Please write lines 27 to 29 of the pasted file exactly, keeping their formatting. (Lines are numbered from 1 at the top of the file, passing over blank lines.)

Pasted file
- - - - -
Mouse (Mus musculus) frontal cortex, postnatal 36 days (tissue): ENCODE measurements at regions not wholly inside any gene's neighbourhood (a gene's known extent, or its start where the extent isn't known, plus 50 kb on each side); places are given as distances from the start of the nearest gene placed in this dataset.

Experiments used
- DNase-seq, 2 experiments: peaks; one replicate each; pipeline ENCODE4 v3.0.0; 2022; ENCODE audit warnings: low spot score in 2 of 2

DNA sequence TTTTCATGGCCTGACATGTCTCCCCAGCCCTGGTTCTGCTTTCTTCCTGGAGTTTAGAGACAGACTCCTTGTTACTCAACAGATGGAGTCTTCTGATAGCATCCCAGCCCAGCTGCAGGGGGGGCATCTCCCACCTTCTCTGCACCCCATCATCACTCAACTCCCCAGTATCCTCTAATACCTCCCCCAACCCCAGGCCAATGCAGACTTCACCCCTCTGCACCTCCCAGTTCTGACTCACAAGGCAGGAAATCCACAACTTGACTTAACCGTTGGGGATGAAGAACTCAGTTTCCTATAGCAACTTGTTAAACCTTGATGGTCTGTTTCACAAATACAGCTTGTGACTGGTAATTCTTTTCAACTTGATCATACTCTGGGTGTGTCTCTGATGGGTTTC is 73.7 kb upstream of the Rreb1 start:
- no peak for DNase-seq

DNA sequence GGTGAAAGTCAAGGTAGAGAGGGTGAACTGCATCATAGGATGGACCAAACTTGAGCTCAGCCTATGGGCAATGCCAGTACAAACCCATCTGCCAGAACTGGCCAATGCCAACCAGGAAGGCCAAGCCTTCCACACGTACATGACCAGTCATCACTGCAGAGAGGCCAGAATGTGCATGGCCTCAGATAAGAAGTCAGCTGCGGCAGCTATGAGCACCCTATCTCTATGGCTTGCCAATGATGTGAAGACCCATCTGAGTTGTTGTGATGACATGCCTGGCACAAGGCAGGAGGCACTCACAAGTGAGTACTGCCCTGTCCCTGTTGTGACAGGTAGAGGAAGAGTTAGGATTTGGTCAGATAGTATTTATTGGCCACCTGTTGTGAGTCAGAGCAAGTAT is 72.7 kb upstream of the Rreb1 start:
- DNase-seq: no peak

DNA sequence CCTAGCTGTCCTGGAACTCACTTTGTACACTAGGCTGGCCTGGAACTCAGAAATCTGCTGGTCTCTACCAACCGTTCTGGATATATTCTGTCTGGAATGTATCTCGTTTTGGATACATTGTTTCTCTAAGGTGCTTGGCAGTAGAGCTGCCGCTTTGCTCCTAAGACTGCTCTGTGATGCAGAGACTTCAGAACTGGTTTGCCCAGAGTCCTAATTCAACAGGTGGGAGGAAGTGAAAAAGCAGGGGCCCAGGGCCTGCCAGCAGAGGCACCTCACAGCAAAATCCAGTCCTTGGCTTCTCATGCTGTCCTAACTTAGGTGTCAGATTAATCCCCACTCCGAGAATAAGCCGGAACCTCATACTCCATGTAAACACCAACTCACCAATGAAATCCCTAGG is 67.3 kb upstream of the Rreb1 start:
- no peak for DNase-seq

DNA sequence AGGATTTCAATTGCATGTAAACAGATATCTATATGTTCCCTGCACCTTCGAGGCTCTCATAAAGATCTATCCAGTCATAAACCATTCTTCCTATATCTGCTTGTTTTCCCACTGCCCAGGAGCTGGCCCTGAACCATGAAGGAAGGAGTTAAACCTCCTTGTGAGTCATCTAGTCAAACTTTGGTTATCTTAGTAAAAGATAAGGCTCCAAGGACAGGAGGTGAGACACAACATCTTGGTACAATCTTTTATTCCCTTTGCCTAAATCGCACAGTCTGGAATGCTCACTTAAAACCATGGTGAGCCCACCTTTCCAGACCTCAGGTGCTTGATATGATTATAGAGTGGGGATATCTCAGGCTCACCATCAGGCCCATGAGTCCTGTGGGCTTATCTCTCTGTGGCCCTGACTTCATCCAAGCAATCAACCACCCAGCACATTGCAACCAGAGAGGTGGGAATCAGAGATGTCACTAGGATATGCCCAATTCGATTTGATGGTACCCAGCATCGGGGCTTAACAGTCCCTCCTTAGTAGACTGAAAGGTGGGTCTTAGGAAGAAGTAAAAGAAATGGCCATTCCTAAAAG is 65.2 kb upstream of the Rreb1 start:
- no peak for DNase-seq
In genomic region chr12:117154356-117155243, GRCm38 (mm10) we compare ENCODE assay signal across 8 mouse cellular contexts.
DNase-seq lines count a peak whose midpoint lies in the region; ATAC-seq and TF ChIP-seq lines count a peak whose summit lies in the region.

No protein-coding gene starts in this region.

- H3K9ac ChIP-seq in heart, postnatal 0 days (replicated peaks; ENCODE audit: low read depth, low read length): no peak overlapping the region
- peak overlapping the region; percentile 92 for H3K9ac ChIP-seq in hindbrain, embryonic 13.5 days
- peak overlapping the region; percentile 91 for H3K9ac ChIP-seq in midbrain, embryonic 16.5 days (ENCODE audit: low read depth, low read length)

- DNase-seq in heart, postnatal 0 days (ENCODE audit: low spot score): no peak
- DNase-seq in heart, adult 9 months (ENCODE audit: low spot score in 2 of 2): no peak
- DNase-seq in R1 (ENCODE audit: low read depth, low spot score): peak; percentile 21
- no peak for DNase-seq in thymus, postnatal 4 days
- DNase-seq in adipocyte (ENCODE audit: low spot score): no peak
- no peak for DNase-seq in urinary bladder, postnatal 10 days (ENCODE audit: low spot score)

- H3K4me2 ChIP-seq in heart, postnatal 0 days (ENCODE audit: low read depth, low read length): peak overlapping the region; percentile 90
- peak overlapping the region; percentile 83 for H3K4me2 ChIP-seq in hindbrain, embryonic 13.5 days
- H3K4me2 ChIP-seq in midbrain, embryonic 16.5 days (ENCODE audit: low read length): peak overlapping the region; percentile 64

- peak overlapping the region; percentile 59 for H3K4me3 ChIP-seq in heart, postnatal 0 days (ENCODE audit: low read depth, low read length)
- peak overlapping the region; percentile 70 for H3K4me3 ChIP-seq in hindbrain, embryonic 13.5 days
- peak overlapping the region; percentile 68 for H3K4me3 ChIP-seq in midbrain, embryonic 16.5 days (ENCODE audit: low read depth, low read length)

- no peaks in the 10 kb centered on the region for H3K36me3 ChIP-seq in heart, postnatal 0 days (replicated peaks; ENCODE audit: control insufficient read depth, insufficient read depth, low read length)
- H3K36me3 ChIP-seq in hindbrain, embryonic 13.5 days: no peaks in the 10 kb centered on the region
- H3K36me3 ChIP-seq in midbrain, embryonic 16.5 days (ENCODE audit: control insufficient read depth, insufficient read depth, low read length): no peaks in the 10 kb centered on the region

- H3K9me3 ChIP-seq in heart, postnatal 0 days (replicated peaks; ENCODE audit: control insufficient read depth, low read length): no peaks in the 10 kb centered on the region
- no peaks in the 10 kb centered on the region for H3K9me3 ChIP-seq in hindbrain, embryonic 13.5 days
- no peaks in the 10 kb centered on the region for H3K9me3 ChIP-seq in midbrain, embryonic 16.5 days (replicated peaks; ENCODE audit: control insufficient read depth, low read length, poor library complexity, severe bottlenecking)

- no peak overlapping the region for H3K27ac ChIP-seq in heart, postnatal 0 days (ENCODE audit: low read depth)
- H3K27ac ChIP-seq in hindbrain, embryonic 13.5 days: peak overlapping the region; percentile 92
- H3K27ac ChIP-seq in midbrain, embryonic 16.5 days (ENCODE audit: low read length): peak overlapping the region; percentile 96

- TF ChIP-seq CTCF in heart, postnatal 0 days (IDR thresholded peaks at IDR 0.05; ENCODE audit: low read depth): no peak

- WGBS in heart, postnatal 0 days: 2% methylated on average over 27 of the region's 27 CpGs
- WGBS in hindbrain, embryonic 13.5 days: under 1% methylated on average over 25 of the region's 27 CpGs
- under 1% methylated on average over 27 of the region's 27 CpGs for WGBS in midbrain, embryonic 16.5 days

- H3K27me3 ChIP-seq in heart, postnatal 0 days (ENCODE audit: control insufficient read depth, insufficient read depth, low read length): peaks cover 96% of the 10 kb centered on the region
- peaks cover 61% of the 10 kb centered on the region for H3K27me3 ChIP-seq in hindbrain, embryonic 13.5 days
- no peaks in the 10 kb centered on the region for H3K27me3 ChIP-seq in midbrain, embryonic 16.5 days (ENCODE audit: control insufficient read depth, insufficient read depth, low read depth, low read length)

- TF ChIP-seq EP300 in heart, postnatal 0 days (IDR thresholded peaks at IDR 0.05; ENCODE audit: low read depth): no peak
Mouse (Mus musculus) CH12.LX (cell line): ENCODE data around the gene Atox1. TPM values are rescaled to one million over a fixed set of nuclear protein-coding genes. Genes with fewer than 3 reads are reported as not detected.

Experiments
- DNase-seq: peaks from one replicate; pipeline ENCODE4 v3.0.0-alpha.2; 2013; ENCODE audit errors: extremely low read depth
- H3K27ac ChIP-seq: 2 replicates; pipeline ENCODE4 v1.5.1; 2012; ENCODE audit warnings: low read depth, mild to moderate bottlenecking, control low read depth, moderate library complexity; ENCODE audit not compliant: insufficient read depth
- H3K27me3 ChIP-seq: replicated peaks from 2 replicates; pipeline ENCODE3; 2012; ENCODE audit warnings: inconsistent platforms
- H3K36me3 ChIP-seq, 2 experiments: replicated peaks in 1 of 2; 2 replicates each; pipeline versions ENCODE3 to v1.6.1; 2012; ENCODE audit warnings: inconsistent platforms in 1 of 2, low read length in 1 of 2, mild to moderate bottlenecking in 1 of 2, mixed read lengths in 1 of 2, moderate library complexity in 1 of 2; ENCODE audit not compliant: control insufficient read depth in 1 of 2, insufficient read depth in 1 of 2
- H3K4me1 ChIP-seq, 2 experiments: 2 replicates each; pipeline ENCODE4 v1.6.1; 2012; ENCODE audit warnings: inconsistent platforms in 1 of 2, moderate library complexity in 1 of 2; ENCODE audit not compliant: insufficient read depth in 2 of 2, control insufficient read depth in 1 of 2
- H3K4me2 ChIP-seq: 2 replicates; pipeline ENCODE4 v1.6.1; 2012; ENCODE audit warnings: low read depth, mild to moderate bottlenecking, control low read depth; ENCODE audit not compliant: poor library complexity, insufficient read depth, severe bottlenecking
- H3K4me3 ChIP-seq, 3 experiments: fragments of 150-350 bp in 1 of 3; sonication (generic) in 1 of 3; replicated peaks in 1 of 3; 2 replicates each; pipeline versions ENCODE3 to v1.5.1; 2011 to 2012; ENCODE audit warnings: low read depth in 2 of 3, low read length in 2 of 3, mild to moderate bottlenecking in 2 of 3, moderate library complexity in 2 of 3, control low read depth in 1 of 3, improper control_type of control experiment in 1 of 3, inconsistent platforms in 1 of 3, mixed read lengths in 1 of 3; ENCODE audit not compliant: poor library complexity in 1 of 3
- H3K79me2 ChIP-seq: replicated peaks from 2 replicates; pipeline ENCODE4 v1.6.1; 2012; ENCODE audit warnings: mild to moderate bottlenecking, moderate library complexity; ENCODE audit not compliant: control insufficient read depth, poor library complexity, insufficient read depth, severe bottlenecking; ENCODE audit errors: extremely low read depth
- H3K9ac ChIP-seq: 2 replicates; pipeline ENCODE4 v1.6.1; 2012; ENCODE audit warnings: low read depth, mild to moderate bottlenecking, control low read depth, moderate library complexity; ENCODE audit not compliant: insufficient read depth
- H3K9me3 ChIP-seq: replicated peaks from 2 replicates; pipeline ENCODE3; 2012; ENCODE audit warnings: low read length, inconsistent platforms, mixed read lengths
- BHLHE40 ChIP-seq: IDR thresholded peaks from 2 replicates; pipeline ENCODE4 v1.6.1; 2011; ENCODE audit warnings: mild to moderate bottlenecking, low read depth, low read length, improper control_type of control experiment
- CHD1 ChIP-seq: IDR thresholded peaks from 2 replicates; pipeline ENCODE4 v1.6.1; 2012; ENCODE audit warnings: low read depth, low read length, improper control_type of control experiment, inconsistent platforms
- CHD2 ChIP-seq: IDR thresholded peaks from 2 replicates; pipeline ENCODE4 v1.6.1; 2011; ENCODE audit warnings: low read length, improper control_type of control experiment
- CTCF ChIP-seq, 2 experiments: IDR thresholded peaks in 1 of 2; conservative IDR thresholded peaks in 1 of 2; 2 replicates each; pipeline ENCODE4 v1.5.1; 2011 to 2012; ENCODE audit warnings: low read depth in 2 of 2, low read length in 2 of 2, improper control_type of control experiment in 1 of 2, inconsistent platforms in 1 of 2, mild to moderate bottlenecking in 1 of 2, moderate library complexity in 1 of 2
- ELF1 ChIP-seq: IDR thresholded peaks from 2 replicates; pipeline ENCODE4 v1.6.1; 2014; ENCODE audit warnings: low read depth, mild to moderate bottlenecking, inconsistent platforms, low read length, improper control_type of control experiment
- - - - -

- peak overlapping the region; percentile 59 for H3K4me3 ChIP-seq in heart, postnatal 0 days (ENCODE audit: low read depth, low read length)
- peak overlapping the region; percentile 70 for H3K4me3 ChIP-seq in hindbrain, embryonic 13.5 days
- peak overlapping the region; percentile 68 for H3K4me3 ChIP-seq in midbrain, embryonic 16.5 days (ENCODE audit: low read depth, low read length)